However, I was given to understand that the ones bred for commercials Are sterile, & therefore can't breed even with their own kind??

 

That would explain why many lakes which once contained a very good head of IDE 4 or 5 years ago, now contain very few.

 

They're clearly not breeding.

 

It's also held by most of our club members, that  the ones bred for commercial fisheries only have a life cycle of around 4 years.

 

An argument which stands up as we used to fish venues which were solid with them - They're not now!!


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#48 Tigger

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Posted 24 August 2016 - 09:29 AM

OK, so maybe I'm wrong & it appears that IDE are in fact a species in their own right. (In the wild state that is)

 

However, I was given to understand that the ones bred for commercials Are sterile, & therefore can't breed even with their own kind??

 

That would explain why many lakes which once contained a very good head of IDE 4 or 5 years ago, now contain very few.

 

They're clearly not breeding.

 

It's also held by most of our club members, that  the ones bred for commercial fisheries only have a life cycle of around 4 years.

 

An argument which stands up as we used to fish venues which were solid with them - They're not now!!

 

Interesting stuff there Martin, I hope your right....time will tell I suppose.

 

A good friend of mine does the envio studies for the canals and rivers trust, i'll ask him if he knows anything about them since he has a lot to do with stocking waters.


Edited by Tigger, 24 August 2016 - 09:30 AM.


#49 Steve Walker

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Posted 24 August 2016 - 11:51 AM

I think the lack of breeding success in orfe is probably down to unsuitable spawning habitat rather than sterility - they're river fish. Stillwater chub tend not to spawn successfully either. I've never had them successfully spawn in a pond, but Tigger has seen it, so if the conditions are right it must be possible.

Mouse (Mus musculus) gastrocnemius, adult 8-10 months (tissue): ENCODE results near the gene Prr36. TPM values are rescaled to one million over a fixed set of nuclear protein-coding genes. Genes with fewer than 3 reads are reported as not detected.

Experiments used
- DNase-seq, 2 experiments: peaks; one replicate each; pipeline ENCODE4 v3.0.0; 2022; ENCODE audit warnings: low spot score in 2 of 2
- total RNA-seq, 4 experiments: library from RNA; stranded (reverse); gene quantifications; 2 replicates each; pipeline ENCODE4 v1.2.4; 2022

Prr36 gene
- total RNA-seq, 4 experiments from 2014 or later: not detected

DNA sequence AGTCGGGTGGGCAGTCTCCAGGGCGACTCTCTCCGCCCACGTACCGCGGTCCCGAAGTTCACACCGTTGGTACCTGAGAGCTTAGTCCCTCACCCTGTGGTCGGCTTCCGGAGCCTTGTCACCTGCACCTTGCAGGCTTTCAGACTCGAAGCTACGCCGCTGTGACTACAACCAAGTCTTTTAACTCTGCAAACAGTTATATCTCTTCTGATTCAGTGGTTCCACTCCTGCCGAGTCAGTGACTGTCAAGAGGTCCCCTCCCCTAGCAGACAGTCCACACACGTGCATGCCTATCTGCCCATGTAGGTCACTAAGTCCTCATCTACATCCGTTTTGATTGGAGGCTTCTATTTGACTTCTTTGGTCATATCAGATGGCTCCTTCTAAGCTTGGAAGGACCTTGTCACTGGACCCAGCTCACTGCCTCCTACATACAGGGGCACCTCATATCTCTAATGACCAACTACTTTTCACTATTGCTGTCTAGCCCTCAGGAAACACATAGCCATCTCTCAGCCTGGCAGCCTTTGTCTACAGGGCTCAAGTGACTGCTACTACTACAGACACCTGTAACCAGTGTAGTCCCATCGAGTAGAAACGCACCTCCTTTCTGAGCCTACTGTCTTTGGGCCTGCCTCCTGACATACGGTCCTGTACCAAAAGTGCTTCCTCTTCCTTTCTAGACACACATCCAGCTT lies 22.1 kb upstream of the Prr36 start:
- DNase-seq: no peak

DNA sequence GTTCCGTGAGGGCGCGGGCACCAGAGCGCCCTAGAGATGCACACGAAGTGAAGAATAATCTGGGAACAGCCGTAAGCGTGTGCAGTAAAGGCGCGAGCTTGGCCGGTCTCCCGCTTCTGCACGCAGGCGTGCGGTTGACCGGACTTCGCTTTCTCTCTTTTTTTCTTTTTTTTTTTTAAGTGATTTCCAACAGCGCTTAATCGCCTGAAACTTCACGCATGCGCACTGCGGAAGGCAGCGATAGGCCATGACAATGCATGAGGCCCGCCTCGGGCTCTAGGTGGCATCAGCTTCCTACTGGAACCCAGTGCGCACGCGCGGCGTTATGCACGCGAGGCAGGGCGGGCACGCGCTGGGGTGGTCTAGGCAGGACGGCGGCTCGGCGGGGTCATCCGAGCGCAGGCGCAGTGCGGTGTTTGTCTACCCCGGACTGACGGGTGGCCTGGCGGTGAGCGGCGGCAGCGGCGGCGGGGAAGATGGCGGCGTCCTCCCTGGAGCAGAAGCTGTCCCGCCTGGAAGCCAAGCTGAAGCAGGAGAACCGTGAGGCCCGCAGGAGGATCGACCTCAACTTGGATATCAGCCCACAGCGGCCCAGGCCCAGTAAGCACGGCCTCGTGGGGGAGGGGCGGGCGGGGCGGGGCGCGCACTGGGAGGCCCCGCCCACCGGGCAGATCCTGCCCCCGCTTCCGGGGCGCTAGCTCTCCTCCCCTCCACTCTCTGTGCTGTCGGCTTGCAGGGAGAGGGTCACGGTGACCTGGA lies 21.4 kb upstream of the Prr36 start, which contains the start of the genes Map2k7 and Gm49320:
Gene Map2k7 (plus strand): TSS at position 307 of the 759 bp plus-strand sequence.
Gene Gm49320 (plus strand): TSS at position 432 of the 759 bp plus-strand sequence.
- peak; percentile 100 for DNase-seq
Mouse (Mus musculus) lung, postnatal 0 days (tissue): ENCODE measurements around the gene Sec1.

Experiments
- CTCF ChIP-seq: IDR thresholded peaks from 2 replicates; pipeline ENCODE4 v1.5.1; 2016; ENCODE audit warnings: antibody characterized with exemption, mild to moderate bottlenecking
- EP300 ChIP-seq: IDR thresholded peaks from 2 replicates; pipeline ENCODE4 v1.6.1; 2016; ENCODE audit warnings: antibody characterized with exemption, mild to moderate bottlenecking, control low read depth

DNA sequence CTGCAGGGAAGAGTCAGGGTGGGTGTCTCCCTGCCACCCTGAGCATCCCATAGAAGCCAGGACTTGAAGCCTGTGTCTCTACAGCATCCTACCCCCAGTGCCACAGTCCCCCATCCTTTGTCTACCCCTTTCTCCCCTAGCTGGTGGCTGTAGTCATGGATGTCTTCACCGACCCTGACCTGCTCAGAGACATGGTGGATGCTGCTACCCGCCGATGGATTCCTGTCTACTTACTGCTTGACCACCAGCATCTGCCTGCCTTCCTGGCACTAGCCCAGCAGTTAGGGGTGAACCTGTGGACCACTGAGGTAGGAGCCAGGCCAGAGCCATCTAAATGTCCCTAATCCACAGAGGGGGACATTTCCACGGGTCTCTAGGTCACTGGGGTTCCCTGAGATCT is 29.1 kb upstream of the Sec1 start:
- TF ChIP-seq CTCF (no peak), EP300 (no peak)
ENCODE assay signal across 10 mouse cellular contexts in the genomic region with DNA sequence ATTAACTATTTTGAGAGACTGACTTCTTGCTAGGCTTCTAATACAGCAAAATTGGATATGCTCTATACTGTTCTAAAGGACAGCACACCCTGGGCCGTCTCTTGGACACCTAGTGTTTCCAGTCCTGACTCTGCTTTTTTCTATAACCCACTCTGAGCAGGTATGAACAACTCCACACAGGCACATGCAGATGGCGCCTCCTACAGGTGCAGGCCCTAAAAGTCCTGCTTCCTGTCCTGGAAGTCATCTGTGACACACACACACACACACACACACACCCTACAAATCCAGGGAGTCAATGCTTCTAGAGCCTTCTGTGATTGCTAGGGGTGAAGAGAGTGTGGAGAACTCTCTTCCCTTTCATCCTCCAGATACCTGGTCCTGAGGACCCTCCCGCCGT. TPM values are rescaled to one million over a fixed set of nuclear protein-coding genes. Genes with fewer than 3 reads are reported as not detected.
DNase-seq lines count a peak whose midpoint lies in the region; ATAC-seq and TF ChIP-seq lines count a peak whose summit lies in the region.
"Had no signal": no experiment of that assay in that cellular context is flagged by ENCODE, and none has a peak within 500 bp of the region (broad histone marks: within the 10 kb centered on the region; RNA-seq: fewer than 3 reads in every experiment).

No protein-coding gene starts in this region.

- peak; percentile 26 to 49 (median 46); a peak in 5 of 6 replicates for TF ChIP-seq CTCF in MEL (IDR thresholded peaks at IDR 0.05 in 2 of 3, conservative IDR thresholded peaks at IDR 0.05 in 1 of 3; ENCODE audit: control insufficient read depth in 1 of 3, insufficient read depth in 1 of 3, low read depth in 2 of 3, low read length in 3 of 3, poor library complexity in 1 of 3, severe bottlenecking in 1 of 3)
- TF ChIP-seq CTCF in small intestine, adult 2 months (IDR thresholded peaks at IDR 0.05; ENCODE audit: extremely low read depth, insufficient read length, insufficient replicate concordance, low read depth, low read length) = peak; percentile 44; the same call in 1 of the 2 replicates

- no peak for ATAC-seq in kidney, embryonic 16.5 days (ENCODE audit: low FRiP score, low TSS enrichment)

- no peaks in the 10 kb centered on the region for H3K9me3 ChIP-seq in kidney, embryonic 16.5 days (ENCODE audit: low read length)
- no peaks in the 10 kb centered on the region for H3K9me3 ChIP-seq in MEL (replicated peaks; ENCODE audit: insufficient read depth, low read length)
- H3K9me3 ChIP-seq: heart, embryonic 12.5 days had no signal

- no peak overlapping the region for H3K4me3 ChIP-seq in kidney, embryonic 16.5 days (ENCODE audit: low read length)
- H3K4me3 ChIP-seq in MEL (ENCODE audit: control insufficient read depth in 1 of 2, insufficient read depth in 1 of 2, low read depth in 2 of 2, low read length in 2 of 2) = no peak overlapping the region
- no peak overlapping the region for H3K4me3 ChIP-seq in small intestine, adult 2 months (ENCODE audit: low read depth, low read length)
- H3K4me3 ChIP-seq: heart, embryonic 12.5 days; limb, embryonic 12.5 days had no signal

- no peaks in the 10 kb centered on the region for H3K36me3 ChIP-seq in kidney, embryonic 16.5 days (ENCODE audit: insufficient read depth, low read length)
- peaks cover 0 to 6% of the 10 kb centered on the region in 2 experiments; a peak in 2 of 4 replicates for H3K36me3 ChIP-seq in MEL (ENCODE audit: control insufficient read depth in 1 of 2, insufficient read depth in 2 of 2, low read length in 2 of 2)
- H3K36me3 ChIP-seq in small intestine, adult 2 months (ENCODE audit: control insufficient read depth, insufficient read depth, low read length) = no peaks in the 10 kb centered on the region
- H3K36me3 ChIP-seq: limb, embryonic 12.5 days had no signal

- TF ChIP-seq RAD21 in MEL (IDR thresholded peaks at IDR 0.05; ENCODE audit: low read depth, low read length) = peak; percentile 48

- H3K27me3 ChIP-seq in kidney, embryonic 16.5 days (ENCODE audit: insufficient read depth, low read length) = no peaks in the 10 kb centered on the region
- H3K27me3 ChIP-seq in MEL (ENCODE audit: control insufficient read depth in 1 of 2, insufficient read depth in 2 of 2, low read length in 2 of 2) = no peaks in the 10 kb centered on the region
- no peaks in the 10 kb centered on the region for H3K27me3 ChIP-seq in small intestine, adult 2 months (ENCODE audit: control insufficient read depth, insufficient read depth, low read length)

#50 Tigger

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Posted 06 September 2016 - 12:55 PM

Blimey, I thought the forum was gone for good this time, although it might as well have been going off the amount of posters!

 

 

Anyhow, I had a day out trotting last Wednesday, but nearly turned the wheels round to go home as it was raining quite hard and the temp's had dropped to 16 degrees from over 20 a day or so previous.  When I got to the river I found it about a foot up and running with some colour but it still looked trottable. I'd picked this stretch as I didn't have to walk to far due to having injured my achilles  tendon and my back.  By the time i'd managed to hobble to the swim the rain had stopped and the sun had put in a brief appearance.  After several trotts through the swim I hooked a barbel but for some reason the hook came off leaving a pigtail of line that had been wrapped around it's shank.  I think the spade must have been faulty or i'd nicked the knot when cutting off the excess line.  After tying on another hook I got back to trotting and had a nice chub straight off.  From then on I caught about 12 to 15 chub varying from small up to about 4lb plus, three barbel and a trout.  Turned out an ok session but I think I aggravated my injuries as they're worse than they where nearly a week later!

 

august%2031%20barbel1.jpg

 

august%2031%20barbel%201.jpg


Edited by Tigger, 06 September 2016 - 03:35 PM.